Internet Policy in South and Southeast Asia: Research Methods for Advocacy

As activists around the world endeavor to influence internet policymaking processes and raise awareness about the importance of protecting the open internet, the need to link relevant and methodologically sophisticated internet policy research with advocacy efforts is brought into stark relief. Building on the success of the Internet Policy Research Methods Course for Advocates held in Istanbul in 2015, the Annenberg School for Communication’s Internet Policy Observatory has teamed up with the Centre for Internet and Society, the Centre for Communication Governance at NLU Delhi, and Digital Asia Hub to develop a research methods workshop for individuals working on digital rights issues in South Asian and Southeast Asian countries.

The workshop brings together young scholars, activists, lawyers, and technologists for an intensive five-day practicum on using methodologically rigorous, data-driven, and contextually appropriate research for advocacy. The workshop is designed as a survey of both qualitative and quantitative, online and offline research methods, providing the space for hands-on activities and project-based learning. The goals of the program are to strategically build collaborative possibilities across sectors, expand research capacity within practitioner and digital rights advocacy communities, and to provide the skills and know-how to use research and data to advance advocacy efforts.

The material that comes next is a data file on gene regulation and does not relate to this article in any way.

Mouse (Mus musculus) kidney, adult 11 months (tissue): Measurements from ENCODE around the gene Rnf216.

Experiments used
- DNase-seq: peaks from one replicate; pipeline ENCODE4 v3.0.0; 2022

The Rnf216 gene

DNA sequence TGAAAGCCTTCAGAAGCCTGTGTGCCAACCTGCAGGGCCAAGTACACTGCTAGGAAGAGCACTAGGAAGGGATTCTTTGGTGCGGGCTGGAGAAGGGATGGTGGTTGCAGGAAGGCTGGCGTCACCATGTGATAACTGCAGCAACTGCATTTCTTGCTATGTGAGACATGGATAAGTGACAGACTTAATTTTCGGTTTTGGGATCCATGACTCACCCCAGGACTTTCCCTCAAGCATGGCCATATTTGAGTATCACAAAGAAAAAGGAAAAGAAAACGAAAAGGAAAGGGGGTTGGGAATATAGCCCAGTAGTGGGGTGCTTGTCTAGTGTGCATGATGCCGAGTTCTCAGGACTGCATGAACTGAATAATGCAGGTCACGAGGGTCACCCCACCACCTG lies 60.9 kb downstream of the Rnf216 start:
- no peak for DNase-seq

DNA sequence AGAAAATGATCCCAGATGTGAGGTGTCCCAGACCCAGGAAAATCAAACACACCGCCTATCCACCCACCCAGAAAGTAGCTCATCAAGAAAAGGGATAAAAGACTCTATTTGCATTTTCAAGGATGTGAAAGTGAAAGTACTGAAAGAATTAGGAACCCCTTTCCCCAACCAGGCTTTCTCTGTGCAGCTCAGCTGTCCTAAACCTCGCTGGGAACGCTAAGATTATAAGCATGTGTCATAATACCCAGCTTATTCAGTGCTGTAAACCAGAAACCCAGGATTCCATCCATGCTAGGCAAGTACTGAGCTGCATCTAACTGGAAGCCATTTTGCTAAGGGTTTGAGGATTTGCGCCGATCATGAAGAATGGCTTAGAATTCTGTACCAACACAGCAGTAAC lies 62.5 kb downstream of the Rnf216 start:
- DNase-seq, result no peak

The program will provide skill-building tutorials on the following topics:

  • defining the problems and framing research questions
  • conducting desk and archival research
  • researching laws and regulations
  • questionnaire/interview design and techniques
  • conducting surveys and public opinion research
  • network measurement
  • social network analysis
  • data visualization
  • translating research into action: dissemination for advocacy and policymaking impact
  • developing proposals for funding, creating actionable research agendas and evaluating project impact

We encourage individuals from South Asia and Southeast Asia in the academic (early career), NGO, technology, and public policy sectors to apply. The course will be conducted in English and applicants should have high proficiency in English in order to interact with experts, lecturers and other participants who will come from diverse backgrounds.

To apply for the workshop, please click here.  A limited pool of funding in the form of travel support is available and will be allocated based on the strength of the application, fit with the workshop, and demonstrated need. If you require funding support, please indicate as such in the online form.

For more information or questions, please email lsh@asc.upenn.edu.

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